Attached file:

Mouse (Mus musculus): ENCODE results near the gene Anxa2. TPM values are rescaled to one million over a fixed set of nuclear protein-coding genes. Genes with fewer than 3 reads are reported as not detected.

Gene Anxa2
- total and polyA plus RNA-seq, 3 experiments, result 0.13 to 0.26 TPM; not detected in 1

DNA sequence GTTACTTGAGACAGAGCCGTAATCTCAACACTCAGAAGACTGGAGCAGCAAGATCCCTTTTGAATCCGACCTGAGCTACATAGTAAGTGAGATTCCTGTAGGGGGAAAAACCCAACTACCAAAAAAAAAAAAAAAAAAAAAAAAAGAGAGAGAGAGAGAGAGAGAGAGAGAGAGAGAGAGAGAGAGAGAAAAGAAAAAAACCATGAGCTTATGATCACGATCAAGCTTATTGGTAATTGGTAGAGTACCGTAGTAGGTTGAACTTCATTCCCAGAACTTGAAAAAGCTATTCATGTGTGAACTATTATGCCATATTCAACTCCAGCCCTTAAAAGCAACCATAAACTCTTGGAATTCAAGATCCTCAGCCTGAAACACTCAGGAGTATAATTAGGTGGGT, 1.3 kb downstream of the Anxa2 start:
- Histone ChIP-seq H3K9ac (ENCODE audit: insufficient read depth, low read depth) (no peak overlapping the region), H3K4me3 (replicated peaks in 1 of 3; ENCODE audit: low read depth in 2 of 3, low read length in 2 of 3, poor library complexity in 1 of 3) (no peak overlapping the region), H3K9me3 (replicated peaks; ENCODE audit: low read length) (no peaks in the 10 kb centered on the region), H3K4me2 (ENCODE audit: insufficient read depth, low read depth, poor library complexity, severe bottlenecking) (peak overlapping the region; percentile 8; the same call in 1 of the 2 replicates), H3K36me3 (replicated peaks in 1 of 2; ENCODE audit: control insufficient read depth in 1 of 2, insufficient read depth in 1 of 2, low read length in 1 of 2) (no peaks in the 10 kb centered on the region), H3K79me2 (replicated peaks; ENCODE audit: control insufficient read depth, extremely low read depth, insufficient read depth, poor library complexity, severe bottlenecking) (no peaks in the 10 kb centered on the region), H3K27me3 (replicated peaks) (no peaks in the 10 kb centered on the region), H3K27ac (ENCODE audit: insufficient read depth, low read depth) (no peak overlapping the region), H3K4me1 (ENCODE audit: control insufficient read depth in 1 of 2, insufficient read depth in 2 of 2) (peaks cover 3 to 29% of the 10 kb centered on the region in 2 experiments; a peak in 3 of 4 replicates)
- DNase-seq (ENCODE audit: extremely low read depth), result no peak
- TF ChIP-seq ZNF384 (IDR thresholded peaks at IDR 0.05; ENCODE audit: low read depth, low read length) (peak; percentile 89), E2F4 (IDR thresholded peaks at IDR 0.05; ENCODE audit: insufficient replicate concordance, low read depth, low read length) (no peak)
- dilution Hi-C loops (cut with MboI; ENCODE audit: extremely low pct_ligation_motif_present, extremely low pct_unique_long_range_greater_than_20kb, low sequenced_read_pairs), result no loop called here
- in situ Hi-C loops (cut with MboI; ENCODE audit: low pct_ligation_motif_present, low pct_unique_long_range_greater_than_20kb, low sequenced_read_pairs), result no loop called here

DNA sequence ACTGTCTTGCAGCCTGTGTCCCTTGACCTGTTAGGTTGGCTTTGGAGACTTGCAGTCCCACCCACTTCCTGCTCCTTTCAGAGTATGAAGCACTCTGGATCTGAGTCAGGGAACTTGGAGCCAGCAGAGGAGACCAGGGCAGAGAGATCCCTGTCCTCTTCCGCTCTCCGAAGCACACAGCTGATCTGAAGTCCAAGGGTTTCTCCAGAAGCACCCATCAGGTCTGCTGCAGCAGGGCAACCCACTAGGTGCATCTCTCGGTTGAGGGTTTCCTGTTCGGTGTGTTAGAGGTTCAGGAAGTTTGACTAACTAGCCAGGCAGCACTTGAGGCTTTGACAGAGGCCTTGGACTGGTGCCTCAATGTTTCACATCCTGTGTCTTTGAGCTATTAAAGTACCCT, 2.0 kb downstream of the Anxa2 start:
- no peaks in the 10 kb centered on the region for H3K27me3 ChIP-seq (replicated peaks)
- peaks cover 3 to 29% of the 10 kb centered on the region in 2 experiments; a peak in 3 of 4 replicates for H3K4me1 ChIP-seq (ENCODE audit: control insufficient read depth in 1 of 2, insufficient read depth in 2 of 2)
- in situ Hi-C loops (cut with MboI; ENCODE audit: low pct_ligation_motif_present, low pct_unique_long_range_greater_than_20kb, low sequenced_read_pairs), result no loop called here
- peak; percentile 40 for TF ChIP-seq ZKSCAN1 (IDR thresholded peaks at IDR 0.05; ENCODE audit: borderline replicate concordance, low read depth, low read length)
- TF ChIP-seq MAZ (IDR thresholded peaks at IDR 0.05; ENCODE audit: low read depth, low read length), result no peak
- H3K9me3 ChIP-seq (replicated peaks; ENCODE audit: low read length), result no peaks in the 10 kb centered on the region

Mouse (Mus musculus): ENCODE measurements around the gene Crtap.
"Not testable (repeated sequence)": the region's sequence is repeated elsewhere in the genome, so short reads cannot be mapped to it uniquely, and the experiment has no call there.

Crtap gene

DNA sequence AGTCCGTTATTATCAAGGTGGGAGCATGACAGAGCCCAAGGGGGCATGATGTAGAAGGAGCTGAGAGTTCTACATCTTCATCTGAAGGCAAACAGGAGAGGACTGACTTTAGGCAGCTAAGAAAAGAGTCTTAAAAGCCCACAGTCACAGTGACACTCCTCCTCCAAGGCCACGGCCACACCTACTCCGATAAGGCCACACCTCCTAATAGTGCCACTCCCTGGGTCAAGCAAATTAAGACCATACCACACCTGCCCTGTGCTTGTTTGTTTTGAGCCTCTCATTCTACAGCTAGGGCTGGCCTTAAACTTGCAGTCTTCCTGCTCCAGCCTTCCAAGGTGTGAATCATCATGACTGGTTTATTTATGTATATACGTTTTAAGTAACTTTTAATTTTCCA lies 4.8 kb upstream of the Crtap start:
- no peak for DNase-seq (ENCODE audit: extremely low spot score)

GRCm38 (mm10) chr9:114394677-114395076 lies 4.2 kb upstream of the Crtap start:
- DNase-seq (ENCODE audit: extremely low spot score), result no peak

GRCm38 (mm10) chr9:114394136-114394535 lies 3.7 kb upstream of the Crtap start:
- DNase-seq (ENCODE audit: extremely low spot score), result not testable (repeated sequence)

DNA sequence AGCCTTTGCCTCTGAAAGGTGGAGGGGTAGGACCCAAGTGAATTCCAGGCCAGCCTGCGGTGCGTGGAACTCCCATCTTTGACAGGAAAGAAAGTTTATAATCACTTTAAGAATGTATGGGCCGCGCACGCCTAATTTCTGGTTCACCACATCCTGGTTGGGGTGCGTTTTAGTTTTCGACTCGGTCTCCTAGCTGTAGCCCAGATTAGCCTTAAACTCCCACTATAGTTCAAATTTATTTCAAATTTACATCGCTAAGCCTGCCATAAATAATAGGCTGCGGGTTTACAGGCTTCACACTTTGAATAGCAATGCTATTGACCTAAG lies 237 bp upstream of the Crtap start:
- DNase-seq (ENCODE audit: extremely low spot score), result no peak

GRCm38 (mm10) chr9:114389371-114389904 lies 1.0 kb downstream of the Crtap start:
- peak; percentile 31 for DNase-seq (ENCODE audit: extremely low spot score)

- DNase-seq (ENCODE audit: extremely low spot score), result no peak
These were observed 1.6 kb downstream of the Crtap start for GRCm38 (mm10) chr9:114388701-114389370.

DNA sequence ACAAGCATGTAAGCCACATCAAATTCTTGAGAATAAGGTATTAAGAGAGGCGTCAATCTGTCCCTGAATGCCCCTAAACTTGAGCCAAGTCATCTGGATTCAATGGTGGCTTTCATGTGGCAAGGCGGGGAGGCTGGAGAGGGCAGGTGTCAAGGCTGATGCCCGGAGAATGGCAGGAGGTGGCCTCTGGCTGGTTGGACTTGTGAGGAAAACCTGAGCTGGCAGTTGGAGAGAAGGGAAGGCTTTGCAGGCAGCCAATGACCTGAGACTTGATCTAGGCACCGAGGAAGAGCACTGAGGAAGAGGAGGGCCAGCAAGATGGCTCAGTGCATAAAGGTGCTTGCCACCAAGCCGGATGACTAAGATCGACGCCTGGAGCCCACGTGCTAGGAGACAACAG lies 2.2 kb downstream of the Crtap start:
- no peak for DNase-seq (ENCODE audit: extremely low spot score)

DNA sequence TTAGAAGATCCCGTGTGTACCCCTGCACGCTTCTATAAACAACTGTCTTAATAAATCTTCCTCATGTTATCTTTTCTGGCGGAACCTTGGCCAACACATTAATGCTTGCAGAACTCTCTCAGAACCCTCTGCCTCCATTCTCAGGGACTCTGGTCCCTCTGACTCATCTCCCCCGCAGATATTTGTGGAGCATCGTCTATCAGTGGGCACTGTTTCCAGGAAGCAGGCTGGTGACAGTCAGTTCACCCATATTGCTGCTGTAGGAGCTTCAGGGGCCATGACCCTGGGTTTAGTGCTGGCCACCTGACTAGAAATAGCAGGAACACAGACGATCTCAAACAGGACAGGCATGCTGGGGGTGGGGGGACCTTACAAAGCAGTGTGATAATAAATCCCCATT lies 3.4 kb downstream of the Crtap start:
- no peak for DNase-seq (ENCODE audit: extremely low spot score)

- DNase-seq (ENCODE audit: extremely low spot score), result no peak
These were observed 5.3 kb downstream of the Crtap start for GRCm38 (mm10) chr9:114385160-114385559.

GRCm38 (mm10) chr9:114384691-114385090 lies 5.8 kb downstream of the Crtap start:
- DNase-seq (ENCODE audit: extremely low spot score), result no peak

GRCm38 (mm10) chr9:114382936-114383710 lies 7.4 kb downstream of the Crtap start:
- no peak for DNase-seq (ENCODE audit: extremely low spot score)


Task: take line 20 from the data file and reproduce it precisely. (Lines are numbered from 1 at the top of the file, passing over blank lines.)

DNA sequence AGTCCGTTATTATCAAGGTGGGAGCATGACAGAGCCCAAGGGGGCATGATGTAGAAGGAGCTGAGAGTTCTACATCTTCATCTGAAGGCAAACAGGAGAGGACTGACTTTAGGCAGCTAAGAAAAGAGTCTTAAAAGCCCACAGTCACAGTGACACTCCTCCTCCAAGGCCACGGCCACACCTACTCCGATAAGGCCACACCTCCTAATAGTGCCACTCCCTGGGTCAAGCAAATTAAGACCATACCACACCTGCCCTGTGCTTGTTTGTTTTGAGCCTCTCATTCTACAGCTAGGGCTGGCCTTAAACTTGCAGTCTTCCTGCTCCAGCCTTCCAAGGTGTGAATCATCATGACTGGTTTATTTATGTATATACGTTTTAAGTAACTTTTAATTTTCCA lies 4.8 kb upstream of the Crtap start: